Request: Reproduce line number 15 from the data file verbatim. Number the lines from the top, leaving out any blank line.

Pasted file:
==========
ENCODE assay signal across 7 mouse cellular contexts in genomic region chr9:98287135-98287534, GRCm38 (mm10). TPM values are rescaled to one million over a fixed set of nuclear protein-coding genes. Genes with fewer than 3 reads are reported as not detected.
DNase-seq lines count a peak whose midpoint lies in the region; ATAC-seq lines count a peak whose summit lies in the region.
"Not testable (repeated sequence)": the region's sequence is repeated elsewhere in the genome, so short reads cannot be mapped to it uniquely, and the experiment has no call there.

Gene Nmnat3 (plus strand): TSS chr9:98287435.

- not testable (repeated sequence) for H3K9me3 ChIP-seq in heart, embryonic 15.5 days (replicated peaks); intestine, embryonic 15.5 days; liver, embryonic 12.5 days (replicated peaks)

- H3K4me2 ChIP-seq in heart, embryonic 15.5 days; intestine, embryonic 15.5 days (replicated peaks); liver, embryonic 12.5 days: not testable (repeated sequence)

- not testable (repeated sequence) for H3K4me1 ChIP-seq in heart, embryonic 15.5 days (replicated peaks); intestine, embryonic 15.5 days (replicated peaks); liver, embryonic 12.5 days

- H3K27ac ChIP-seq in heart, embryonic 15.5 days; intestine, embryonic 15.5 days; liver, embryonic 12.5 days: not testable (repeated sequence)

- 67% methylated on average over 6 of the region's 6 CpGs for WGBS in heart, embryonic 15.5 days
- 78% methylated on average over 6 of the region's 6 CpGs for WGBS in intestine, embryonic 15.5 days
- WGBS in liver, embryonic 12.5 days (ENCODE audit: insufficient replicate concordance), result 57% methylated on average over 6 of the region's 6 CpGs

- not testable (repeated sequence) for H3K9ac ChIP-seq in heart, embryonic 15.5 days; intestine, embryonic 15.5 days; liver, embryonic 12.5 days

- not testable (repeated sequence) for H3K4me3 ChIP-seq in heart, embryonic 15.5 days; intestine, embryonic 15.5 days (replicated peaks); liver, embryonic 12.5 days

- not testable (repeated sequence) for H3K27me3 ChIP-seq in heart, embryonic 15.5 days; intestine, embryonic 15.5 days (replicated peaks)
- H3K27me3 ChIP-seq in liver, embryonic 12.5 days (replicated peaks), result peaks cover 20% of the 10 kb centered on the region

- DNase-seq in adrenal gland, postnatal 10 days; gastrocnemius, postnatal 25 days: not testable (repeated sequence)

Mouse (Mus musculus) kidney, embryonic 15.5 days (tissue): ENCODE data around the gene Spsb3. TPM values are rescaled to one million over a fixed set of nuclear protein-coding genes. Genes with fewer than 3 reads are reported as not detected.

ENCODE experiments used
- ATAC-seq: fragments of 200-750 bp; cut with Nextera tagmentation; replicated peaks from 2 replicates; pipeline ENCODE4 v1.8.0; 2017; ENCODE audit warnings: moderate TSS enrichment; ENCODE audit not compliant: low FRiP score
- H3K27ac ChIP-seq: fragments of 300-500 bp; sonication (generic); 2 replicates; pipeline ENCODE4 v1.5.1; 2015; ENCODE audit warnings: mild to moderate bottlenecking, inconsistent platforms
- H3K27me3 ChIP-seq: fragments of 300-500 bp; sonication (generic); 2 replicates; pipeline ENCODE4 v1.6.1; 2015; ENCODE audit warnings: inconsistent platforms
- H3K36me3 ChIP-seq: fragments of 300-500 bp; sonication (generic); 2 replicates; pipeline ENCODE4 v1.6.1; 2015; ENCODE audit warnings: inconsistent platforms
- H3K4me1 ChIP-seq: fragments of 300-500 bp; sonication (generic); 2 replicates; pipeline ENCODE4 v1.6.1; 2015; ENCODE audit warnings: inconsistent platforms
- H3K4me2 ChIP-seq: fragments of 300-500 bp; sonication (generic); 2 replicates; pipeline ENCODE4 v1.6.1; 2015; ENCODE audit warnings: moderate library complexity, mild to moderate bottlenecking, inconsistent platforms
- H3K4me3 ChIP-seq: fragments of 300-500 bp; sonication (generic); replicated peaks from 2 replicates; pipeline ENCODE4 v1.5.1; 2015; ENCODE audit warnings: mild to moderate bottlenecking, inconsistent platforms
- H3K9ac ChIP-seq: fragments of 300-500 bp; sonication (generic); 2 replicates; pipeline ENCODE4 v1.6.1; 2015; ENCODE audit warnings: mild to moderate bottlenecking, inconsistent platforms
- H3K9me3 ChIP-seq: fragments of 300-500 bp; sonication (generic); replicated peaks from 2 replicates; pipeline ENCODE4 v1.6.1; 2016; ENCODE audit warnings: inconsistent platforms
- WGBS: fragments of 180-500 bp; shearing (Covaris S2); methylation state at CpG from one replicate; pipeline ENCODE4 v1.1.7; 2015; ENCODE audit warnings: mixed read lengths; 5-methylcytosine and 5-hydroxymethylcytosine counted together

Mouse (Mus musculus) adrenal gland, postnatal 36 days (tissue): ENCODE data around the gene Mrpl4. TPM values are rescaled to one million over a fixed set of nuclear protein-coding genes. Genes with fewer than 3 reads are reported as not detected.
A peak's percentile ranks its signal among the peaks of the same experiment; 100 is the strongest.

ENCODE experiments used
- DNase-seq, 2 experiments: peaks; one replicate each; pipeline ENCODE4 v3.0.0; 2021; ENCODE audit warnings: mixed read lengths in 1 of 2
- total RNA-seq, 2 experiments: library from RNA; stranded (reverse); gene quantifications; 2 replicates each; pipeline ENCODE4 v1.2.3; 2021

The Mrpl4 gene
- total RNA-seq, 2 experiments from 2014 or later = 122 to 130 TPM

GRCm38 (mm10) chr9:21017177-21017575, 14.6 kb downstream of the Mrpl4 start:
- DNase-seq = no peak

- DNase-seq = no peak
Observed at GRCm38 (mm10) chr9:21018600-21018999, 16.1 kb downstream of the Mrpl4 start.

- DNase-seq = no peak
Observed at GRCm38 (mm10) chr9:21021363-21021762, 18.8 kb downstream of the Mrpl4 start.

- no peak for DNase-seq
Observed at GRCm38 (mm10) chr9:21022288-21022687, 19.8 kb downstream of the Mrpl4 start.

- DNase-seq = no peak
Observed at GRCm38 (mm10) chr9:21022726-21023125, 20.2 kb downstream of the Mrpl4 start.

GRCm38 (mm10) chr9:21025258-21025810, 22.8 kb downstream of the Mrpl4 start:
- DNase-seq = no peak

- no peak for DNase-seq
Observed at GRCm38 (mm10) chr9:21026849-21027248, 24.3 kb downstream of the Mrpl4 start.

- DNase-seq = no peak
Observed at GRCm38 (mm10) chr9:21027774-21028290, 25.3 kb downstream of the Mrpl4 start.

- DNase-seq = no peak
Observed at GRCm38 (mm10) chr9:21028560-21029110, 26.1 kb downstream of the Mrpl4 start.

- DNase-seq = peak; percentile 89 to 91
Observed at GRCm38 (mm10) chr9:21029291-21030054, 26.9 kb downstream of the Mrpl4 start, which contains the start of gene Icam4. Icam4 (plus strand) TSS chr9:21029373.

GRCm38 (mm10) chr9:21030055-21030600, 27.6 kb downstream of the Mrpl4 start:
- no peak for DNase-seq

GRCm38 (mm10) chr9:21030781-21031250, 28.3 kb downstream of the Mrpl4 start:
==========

- H3K27me3 ChIP-seq in liver, embryonic 12.5 days (replicated peaks), result peaks cover 20% of the 10 kb centered on the region